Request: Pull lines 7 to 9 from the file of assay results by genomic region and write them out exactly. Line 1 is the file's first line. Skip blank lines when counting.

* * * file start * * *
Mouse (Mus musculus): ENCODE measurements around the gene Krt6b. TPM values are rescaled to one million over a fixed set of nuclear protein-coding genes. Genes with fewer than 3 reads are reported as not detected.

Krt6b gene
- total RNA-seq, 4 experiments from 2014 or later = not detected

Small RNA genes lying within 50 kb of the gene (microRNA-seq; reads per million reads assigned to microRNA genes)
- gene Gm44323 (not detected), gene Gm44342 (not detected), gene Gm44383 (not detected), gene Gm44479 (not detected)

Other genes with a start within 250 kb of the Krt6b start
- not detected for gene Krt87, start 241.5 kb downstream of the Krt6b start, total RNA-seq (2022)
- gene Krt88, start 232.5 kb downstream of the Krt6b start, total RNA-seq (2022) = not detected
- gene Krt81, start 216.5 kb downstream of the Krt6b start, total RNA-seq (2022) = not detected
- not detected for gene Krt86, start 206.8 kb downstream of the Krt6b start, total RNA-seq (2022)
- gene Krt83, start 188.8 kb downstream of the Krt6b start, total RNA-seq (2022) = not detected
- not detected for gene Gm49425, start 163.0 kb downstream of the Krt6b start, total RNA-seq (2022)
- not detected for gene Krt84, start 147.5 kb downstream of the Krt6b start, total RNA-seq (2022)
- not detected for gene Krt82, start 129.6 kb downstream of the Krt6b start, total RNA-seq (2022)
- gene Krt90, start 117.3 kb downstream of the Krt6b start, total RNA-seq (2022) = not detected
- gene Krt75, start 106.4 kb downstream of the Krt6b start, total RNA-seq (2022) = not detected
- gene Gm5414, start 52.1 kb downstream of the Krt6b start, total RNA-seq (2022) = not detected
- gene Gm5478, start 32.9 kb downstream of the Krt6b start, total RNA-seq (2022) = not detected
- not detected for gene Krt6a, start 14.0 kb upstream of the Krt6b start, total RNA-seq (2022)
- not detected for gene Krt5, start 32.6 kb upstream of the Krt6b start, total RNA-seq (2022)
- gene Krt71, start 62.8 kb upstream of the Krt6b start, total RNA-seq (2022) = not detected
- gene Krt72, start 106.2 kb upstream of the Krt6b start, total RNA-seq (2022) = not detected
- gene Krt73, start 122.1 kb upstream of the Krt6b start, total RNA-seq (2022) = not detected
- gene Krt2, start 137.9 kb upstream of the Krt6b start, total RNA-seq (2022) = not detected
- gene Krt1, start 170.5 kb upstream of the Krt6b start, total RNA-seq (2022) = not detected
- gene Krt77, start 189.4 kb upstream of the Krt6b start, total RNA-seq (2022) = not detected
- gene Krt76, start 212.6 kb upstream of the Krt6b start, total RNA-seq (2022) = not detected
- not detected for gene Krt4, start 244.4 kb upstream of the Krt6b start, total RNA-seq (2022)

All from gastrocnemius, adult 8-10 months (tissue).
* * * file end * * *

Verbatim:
- not detected for gene Krt87, start 241.5 kb downstream of the Krt6b start, total RNA-seq (2022)
- gene Krt88, start 232.5 kb downstream of the Krt6b start, total RNA-seq (2022) = not detected
- gene Krt81, start 216.5 kb downstream of the Krt6b start, total RNA-seq (2022) = not detected